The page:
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Ron Radosh

R.I.P.: Remembrances of My Friend Barry Rubin

February 3rd, 2014 - 1:54 pm

The loss of a friend comes hard to all of us, and Barry Rubin was a friend, whom I always knew was there to discuss the issues that were of mutual concern to us. PJM readers know him well as our Middle East editor, a man who traveled the world and wrote candidly and frankly about the hard truths others always seemed to avoid.

His importance to those who followed the Middle East was made clear today in a statement issued by Dr. Robert Satloff, executive director of the Washington Institute for Near East Policy. Barry, Satloff stated, “was a brilliant scholar who was passionately committed to the pursuit of truth. He brought this determination to his fight against cancer. His death is a loss to the broader community of Middle East scholars.”

The Institute website provides a list with links to many of the articles Barry wrote for them and other outlets.

I suspect I knew Barry the longest of anyone at PJ Media. A decade older than him, I first met him when he and I were both men of the Left. He had just graduated college. Few know that back then Barry was hard left — as left as they come. At the time, he was foreign editor of a now defunct weekly newspaper, The Guardian, which had transformed from a vehicle of the pro-Communist Left to a newspaper of the most radical elements of the New Left, and of the pro-Maoist and most Stalinist elements that came from the ranks of the old Communist Party, U.S.A. Barry had become its foreign correspondent.

I suspect that experience is what gave him the personal insight for his new book – Silent Revolution, about the American Left’s rise to power — that will be posthumously published in May. Readers will find out that Barry’s expertise went far beyond that of understanding the Middle East. I know from the many discussions I had with him over the years about the Left in America that he had a lot to say especially on this topic.

When he was working for The Guardian, Barry — like the rest of the New Left — was enthusiastic about Cuba. So as I was sitting in the waiting room of Cubana Airlines at their Mexico City terminal in the summer of 1975, waiting to board the flight to Cuba, coming out of the plane was none other than Barry! “You’ll love Cuba!”, he shouted as he ran over to me. “You’ll see how Castro is building a new socialist country right in our own backyard.” He sat me down with tips galore about what to see and whom to talk to.

Years later, both of us would laugh about how as young men we had been taken in, and how the full realization of what a prison Cuba was for its people under the rule of Fidel Castro and his henchmen had helped move us far, far away from that Left we once were part of.

That experience also led Barry to report on the wars in Central America during the Reagan years. With my friend Robert S. Leiken, Barry co-edited an important volume, The Central American Crisis Reader. The book collected and presented the most important articles helping to explain what, at the time, seemed like the possible triumph of communist revolutions throughout the region. It also offered policy alternatives for how the United States should deal with the region. The book still stands as an important document for those wishing to comprehend how important Central America was in that period.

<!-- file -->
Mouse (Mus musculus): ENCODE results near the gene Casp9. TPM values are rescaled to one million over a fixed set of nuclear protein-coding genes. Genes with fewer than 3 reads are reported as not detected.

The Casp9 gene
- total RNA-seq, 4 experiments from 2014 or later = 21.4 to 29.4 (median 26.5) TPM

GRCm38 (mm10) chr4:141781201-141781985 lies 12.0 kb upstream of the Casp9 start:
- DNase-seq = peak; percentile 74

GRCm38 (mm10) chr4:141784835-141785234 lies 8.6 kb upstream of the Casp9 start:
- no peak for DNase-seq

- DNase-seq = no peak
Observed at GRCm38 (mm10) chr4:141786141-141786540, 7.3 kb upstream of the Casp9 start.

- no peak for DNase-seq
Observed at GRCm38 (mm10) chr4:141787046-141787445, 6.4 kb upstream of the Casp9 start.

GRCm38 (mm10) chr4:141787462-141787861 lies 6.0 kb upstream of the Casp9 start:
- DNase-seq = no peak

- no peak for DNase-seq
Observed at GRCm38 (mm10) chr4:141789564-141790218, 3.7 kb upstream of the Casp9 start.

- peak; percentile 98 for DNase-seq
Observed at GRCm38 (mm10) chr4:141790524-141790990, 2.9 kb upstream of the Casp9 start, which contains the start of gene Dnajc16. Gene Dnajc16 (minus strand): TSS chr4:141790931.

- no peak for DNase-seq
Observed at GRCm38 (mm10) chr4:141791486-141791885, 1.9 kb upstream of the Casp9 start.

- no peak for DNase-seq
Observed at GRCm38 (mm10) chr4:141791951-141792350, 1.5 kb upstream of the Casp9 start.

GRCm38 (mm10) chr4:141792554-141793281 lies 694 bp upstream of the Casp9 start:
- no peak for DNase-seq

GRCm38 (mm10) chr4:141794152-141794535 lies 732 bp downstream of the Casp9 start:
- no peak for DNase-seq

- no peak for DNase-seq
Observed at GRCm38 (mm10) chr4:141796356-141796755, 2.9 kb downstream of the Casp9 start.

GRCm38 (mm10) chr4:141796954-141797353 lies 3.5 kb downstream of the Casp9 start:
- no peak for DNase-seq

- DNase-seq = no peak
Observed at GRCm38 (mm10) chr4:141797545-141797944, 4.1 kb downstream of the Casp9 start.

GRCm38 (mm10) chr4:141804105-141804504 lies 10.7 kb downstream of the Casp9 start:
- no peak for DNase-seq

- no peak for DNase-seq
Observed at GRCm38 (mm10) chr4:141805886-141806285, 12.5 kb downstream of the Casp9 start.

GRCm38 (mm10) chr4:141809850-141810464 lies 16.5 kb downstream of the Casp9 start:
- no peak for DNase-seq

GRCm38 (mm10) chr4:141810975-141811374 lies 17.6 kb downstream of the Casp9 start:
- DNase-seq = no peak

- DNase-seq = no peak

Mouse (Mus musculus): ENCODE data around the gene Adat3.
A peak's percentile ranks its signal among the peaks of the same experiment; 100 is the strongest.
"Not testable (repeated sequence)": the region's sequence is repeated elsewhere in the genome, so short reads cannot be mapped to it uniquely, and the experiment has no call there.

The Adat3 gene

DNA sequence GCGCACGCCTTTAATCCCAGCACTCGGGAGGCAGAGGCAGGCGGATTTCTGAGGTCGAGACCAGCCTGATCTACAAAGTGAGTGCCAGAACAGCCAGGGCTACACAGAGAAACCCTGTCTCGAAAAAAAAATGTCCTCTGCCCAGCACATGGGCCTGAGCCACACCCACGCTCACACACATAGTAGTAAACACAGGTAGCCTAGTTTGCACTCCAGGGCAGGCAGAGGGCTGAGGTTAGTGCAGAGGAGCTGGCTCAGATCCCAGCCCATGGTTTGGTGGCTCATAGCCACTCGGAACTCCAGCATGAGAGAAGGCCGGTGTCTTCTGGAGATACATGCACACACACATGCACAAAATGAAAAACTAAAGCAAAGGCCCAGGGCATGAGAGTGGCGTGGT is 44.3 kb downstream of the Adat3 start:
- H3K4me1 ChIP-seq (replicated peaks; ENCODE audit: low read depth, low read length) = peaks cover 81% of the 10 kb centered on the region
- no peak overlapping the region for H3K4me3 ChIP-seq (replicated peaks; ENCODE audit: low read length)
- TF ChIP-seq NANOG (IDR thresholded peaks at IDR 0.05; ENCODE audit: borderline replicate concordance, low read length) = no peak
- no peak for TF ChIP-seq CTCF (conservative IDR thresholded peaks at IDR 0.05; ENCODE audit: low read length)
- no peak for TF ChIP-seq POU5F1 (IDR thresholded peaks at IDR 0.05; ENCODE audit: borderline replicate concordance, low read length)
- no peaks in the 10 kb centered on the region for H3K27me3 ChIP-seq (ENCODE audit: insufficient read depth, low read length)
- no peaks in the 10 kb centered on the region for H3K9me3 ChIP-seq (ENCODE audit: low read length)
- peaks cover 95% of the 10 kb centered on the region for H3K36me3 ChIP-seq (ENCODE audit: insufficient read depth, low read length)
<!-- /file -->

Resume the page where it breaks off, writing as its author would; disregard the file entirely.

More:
I saw Barry most often during his long stays in Washington, D.C., where he kept his mother’s old home and stayed when he was here. I would meet him often at the P.F. Chang’s in Rockville, Maryland, where we would have a relaxed meal of Chinese food and talk. When he was writing his biography of Yasser Arafat, Barry brought with him copies of documents and material he had uncovered that he would use in the book. Spreading them out on the restaurant table, he had me read the most revealing ones. I recall it was a long time before we ordered any food.

We shared a love of bluegrass music. My wife and I joined Barry, his wife Judith, and their children at the outdoors Strathmore concert series to hear the well-known local D.C. bluegrass masters Seldom Scene. Barry had first introduced me to his wife Judith Colp Rubin after they got married, when we both still lived in New York City.

And of course, Barry was an avid Civil War buff. As readers know, he regularly donned his uniform and participated, as he did last summer with re-enacters of the battle at Gettysburg during the camp set-up for the 150th anniversary event. Although he had recently gotten through his first bout with cancer, he went and took part in the blazing heat, wearing the heavy garments. To Barry, always one part American and one part Israeli, recognizing the importance of the Civil War and paying homage to those who fought and died in it was a great part of understanding the country of his birth.

I cannot believe Barry is no longer with us. Just two weeks ago I received a few e-mails from him, commenting on some of my PJM columns and offering his thoughts on the topics I was writing about. When he told me of his new book on the Left, I promised him to review it, a promise I will keep.